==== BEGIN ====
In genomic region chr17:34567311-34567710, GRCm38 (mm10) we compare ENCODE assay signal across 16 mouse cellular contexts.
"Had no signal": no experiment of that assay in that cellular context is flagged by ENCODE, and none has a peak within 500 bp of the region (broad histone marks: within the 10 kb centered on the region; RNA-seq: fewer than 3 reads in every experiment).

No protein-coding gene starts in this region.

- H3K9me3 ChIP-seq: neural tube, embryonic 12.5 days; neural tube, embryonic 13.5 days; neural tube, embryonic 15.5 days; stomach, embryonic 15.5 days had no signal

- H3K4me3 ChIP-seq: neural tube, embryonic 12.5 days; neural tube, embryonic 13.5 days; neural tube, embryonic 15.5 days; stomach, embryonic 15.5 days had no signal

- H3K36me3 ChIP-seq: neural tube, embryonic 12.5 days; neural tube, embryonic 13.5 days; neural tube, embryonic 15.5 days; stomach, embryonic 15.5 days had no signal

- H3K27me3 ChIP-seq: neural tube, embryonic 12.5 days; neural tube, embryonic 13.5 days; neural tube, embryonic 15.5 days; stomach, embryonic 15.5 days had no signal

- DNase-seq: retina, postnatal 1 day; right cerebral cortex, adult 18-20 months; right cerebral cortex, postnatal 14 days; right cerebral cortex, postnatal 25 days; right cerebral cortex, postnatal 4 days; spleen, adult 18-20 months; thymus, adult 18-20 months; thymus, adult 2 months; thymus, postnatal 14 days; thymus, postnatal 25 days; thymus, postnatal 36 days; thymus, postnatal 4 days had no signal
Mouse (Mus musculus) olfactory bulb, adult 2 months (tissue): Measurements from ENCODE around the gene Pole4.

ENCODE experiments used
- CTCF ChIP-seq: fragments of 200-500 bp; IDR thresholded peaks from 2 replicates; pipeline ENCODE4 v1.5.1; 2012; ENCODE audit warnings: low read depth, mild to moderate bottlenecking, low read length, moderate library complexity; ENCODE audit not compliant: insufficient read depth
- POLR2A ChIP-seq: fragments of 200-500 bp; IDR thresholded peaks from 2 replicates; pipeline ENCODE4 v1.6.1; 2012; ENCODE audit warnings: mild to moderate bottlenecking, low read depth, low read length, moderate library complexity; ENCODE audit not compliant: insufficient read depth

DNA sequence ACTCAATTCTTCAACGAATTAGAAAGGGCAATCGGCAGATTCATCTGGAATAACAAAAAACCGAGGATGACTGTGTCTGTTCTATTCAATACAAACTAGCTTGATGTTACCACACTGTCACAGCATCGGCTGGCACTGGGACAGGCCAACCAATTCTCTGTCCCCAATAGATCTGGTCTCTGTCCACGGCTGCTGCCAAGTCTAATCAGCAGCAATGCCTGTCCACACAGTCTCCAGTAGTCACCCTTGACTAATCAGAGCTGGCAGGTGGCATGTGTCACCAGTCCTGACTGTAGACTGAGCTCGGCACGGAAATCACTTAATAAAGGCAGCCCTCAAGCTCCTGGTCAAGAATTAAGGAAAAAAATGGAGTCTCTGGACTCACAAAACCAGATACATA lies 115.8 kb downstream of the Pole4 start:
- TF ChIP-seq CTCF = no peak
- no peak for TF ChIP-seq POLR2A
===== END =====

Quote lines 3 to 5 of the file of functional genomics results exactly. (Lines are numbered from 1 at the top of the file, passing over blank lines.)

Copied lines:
No protein-coding gene starts in this region.

- H3K9me3 ChIP-seq: neural tube, embryonic 12.5 days; neural tube, embryonic 13.5 days; neural tube, embryonic 15.5 days; stomach, embryonic 15.5 days had no signal

- H3K4me3 ChIP-seq: neural tube, embryonic 12.5 days; neural tube, embryonic 13.5 days; neural tube, embryonic 15.5 days; stomach, embryonic 15.5 days had no signal